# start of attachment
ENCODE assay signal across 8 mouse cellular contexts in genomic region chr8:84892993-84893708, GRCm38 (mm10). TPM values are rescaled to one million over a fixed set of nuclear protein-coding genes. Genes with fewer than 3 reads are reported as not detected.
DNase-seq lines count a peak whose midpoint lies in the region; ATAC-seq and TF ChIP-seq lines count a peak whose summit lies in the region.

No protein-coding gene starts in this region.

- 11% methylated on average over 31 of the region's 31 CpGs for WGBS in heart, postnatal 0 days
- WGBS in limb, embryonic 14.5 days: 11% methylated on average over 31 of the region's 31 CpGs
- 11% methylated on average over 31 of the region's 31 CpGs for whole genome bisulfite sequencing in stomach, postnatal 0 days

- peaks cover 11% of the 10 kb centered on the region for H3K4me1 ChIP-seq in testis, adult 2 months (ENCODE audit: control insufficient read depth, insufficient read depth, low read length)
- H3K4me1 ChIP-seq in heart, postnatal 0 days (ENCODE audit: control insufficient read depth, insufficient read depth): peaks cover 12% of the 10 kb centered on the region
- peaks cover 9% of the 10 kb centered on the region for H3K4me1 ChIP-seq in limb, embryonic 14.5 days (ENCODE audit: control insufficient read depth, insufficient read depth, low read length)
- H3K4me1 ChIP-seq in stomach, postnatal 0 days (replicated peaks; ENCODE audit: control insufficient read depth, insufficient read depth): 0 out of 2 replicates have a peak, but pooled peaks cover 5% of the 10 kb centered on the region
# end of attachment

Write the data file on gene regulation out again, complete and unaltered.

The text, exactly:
ENCODE assay signal across 8 mouse cellular contexts in genomic region chr8:84892993-84893708, GRCm38 (mm10). TPM values are rescaled to one million over a fixed set of nuclear protein-coding genes. Genes with fewer than 3 reads are reported as not detected.
DNase-seq lines count a peak whose midpoint lies in the region; ATAC-seq and TF ChIP-seq lines count a peak whose summit lies in the region.

No protein-coding gene starts in this region.

- 11% methylated on average over 31 of the region's 31 CpGs for WGBS in heart, postnatal 0 days
- WGBS in limb, embryonic 14.5 days: 11% methylated on average over 31 of the region's 31 CpGs
- 11% methylated on average over 31 of the region's 31 CpGs for whole genome bisulfite sequencing in stomach, postnatal 0 days

- peaks cover 11% of the 10 kb centered on the region for H3K4me1 ChIP-seq in testis, adult 2 months (ENCODE audit: control insufficient read depth, insufficient read depth, low read length)
- H3K4me1 ChIP-seq in heart, postnatal 0 days (ENCODE audit: control insufficient read depth, insufficient read depth): peaks cover 12% of the 10 kb centered on the region
- peaks cover 9% of the 10 kb centered on the region for H3K4me1 ChIP-seq in limb, embryonic 14.5 days (ENCODE audit: control insufficient read depth, insufficient read depth, low read length)
- H3K4me1 ChIP-seq in stomach, postnatal 0 days (replicated peaks; ENCODE audit: control insufficient read depth, insufficient read depth): 0 out of 2 replicates have a peak, but pooled peaks cover 5% of the 10 kb centered on the region